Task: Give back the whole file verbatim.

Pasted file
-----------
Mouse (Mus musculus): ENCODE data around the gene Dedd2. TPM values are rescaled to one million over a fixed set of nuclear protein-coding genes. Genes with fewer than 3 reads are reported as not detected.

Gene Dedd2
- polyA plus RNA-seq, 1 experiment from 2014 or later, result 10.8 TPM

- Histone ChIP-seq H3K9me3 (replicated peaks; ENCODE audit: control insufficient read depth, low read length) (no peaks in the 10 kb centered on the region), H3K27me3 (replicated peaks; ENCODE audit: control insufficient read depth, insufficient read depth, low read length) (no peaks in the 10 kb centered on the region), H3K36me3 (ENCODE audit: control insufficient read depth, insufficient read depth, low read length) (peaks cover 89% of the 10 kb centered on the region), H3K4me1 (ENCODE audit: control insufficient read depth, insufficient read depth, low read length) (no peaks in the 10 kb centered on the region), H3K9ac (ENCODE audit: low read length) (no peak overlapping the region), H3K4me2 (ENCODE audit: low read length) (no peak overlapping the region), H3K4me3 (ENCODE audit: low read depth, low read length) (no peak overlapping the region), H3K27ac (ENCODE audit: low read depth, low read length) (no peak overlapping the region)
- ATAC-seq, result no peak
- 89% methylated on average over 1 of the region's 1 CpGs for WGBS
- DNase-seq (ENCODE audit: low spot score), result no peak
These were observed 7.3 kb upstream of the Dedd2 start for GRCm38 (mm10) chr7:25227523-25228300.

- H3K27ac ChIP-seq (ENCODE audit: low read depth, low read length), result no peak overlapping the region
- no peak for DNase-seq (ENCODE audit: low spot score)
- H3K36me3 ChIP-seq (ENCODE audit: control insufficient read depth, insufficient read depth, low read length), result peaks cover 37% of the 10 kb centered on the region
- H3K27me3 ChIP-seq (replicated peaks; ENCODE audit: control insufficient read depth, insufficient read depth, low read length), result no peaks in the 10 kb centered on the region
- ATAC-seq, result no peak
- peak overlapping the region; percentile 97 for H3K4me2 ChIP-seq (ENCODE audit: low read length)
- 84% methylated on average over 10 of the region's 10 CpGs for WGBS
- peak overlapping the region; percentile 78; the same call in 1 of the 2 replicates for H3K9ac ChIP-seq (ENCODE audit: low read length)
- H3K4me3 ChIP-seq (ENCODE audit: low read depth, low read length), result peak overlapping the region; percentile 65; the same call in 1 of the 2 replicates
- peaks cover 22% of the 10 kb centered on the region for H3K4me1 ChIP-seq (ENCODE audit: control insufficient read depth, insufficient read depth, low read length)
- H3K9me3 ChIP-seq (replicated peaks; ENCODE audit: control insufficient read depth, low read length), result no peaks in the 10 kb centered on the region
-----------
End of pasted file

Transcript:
Mouse (Mus musculus): ENCODE data around the gene Dedd2. TPM values are rescaled to one million over a fixed set of nuclear protein-coding genes. Genes with fewer than 3 reads are reported as not detected.

Gene Dedd2
- polyA plus RNA-seq, 1 experiment from 2014 or later, result 10.8 TPM

- Histone ChIP-seq H3K9me3 (replicated peaks; ENCODE audit: control insufficient read depth, low read length) (no peaks in the 10 kb centered on the region), H3K27me3 (replicated peaks; ENCODE audit: control insufficient read depth, insufficient read depth, low read length) (no peaks in the 10 kb centered on the region), H3K36me3 (ENCODE audit: control insufficient read depth, insufficient read depth, low read length) (peaks cover 89% of the 10 kb centered on the region), H3K4me1 (ENCODE audit: control insufficient read depth, insufficient read depth, low read length) (no peaks in the 10 kb centered on the region), H3K9ac (ENCODE audit: low read length) (no peak overlapping the region), H3K4me2 (ENCODE audit: low read length) (no peak overlapping the region), H3K4me3 (ENCODE audit: low read depth, low read length) (no peak overlapping the region), H3K27ac (ENCODE audit: low read depth, low read length) (no peak overlapping the region)
- ATAC-seq, result no peak
- 89% methylated on average over 1 of the region's 1 CpGs for WGBS
- DNase-seq (ENCODE audit: low spot score), result no peak
These were observed 7.3 kb upstream of the Dedd2 start for GRCm38 (mm10) chr7:25227523-25228300.

- H3K27ac ChIP-seq (ENCODE audit: low read depth, low read length), result no peak overlapping the region
- no peak for DNase-seq (ENCODE audit: low spot score)
- H3K36me3 ChIP-seq (ENCODE audit: control insufficient read depth, insufficient read depth, low read length), result peaks cover 37% of the 10 kb centered on the region
- H3K27me3 ChIP-seq (replicated peaks; ENCODE audit: control insufficient read depth, insufficient read depth, low read length), result no peaks in the 10 kb centered on the region
- ATAC-seq, result no peak
- peak overlapping the region; percentile 97 for H3K4me2 ChIP-seq (ENCODE audit: low read length)
- 84% methylated on average over 10 of the region's 10 CpGs for WGBS
- peak overlapping the region; percentile 78; the same call in 1 of the 2 replicates for H3K9ac ChIP-seq (ENCODE audit: low read length)
- H3K4me3 ChIP-seq (ENCODE audit: low read depth, low read length), result peak overlapping the region; percentile 65; the same call in 1 of the 2 replicates
- peaks cover 22% of the 10 kb centered on the region for H3K4me1 ChIP-seq (ENCODE audit: control insufficient read depth, insufficient read depth, low read length)
- H3K9me3 ChIP-seq (replicated peaks; ENCODE audit: control insufficient read depth, low read length), result no peaks in the 10 kb centered on the region